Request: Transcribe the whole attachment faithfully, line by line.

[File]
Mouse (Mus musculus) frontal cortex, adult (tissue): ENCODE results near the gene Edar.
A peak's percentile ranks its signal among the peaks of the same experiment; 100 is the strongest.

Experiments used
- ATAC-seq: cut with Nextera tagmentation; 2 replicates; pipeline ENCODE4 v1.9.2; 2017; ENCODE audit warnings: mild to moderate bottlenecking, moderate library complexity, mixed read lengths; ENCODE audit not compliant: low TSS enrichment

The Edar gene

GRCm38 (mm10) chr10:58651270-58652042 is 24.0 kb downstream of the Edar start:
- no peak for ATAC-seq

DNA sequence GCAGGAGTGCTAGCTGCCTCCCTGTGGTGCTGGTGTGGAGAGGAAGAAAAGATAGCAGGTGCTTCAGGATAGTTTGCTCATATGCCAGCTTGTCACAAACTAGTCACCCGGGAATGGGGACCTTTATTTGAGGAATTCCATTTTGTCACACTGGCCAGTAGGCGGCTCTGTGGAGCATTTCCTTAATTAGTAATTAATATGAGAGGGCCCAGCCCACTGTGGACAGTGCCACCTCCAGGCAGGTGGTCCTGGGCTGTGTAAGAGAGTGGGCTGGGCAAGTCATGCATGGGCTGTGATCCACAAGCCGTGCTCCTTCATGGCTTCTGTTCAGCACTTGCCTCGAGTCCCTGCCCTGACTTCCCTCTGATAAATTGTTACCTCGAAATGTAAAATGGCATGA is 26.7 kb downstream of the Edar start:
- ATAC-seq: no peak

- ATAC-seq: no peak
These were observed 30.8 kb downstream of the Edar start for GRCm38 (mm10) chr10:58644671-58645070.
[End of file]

Mouse (Mus musculus) frontal cortex, adult (tissue): ENCODE results near the gene Edar.
A peak's percentile ranks its signal among the peaks of the same experiment; 100 is the strongest.

Experiments used
- ATAC-seq: cut with Nextera tagmentation; 2 replicates; pipeline ENCODE4 v1.9.2; 2017; ENCODE audit warnings: mild to moderate bottlenecking, moderate library complexity, mixed read lengths; ENCODE audit not compliant: low TSS enrichment

The Edar gene

GRCm38 (mm10) chr10:58651270-58652042 is 24.0 kb downstream of the Edar start:
- no peak for ATAC-seq

DNA sequence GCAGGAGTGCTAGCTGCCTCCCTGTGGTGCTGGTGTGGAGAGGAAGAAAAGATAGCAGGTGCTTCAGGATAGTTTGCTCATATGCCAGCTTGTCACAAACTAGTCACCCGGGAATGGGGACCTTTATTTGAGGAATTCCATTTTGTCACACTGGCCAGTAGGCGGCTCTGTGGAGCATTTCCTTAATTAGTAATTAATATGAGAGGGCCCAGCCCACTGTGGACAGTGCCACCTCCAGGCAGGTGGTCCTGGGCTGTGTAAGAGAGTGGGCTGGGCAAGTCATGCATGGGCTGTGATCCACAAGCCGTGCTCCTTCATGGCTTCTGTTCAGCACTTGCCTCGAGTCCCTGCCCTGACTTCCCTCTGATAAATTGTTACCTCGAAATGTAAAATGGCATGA is 26.7 kb downstream of the Edar start:
- ATAC-seq: no peak

- ATAC-seq: no peak
These were observed 30.8 kb downstream of the Edar start for GRCm38 (mm10) chr10:58644671-58645070.